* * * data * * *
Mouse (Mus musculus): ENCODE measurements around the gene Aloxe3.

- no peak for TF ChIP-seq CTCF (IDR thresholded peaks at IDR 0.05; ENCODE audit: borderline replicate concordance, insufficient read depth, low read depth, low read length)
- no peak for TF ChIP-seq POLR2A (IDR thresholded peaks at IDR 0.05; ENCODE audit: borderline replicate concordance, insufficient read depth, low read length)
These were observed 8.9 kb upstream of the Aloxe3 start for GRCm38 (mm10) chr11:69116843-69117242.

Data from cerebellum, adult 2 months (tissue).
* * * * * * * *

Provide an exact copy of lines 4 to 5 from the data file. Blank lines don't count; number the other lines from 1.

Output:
These were observed 8.9 kb upstream of the Aloxe3 start for GRCm38 (mm10) chr11:69116843-69117242.

Data from cerebellum, adult 2 months (tissue).